Europe’s refugee crisis – sucking up all the oxygen of global publicity

Mehdi Hasan

Mehdi Hasan

British journalist, Mehdi Hasan, is the host of “UpFront” on Al Jazeera English and the former political director of the Huffington Post UK. In early November the Washington Post published an opinion piece in which Hasan compares the Western media response to the ‘European’ refugee crisis, and their virtual ignoring of Africa’s refugee crisis. “Europe’s refugee crisis continues to suck up all the oxygen of global publicity”, he argues.

Hasan reminds us of comments made by leaders of Western democracies, and even the Dalai Lama, himself a refugee in India:

President Obama stated: “uncontrolled migration into Europe” is a “major national security issue” for the United States. German Chancellor, Angela Merkel, who admitted one million Syrian refugees to cross Germany’s borders in 2015, has described the refugee crisis as a “historic test of Europe”. And the Dalai Lama, who is one of an estimated 120,000 Tibetan refugees living in India, allegedly told German reporters that “too many” refugees are seeking asylum in Europe and “Europe, for example Germany, cannot become an Arab country.”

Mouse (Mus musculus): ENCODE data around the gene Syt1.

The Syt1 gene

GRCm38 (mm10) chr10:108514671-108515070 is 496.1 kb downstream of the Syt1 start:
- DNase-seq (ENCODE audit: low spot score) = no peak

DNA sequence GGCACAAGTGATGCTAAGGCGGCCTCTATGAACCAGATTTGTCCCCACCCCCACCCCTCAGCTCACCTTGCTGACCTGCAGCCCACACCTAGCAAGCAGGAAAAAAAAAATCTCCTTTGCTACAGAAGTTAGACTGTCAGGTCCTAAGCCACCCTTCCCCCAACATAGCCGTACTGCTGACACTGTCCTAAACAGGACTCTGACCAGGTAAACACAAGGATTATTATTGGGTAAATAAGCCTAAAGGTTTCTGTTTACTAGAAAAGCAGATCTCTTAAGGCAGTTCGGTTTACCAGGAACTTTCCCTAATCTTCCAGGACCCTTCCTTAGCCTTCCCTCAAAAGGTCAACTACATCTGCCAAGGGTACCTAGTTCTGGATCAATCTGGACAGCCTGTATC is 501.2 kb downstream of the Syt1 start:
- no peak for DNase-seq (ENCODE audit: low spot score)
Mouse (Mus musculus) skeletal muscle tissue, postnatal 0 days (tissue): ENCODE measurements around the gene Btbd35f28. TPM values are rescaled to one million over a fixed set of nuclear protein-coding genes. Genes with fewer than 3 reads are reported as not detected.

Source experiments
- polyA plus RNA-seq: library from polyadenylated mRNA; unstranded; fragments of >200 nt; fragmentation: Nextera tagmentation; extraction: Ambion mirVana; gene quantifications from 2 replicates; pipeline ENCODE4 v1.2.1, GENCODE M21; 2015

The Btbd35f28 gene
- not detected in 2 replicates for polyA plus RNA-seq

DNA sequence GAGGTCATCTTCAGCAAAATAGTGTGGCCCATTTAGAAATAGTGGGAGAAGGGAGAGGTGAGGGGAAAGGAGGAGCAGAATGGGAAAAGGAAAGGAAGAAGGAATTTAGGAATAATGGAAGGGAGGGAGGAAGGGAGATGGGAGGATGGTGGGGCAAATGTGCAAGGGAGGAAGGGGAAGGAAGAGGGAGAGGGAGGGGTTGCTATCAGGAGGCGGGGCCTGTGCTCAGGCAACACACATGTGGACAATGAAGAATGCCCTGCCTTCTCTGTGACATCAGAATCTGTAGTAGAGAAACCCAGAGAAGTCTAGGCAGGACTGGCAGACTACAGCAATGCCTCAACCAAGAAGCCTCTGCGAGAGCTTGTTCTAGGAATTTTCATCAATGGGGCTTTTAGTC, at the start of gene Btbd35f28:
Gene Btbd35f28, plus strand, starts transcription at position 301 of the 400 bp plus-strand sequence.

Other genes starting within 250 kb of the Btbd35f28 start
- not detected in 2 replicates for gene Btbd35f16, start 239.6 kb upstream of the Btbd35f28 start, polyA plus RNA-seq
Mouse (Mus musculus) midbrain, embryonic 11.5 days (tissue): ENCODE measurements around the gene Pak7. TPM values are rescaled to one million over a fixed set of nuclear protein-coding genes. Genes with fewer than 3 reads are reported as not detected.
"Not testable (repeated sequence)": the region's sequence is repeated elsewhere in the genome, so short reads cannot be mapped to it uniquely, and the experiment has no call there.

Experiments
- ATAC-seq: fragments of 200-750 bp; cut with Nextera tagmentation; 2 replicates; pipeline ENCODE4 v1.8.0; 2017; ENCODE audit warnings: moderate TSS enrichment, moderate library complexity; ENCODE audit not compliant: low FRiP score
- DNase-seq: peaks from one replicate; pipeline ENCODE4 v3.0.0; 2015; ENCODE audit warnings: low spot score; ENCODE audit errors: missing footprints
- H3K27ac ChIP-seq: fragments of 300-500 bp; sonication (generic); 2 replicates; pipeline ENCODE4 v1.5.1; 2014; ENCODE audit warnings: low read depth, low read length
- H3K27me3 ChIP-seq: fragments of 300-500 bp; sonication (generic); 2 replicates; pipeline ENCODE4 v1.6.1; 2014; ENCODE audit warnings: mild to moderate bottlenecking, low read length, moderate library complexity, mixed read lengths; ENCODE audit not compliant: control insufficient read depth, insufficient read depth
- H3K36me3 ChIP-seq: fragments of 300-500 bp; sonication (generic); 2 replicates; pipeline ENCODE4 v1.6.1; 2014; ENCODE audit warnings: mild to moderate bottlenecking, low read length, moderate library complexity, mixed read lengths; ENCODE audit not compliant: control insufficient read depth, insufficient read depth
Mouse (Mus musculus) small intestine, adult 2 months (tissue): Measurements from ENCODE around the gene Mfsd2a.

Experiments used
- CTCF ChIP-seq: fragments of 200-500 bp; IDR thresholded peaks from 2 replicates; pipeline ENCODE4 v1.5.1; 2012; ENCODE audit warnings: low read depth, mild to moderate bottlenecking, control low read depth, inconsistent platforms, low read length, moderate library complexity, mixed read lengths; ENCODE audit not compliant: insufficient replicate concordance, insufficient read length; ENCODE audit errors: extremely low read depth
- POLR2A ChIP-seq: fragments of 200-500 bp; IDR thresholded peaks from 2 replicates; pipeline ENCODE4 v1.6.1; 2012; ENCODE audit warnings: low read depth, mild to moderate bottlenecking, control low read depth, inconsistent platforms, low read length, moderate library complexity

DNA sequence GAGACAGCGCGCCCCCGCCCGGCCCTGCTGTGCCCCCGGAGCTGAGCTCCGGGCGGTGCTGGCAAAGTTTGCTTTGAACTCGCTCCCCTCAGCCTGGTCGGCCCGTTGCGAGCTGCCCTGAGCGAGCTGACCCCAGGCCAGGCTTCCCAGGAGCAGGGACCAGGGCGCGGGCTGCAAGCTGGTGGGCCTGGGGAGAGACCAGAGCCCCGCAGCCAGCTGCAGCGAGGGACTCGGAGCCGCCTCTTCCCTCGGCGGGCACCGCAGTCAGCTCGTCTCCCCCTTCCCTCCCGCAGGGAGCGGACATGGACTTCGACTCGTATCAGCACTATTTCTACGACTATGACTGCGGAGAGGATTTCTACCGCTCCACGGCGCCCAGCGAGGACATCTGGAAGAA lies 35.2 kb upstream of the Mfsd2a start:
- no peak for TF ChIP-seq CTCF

The above comments, and the following by the President of the European Council, Donald Tusk: “The most responsibility [for refugees] is and will continue to be placed on Europe,” set Mehdi Hasan reflecting.

In an opinion piece published by the Washington Post on November 3, 2016, Hasan weighs the facts between the Western World’s response to the refugee crisis and Africa’s. It makes humbling and sobering reading.

Dadaab Refugee Camp (Photo: courtesy of UNHCR)

Dadaab Refugee Camp, KENYA (Photo: courtesy of UNHCR)

In a racy and hard-hitting article Hasan compares the media response to France’s dismantling of the “Jungle” camp near Calais, with 10,000 refugees, and the dearth of interest in the Kenyan authorities plans to dismantle Dadaab camp, the largest in the world and a virtual refugee city, with over 300,000 refugees.

“We don’t often hear about these particular refugees or asylum-seekers, do we?” writes Hasan. “They are, to borrow a term from British historian Mark Curtis, “unpeople,” the poor, nonwhite residents of the developing world who tend to be ignored by the Western media.”

Hasan’s full article can be accessed by clicking here:

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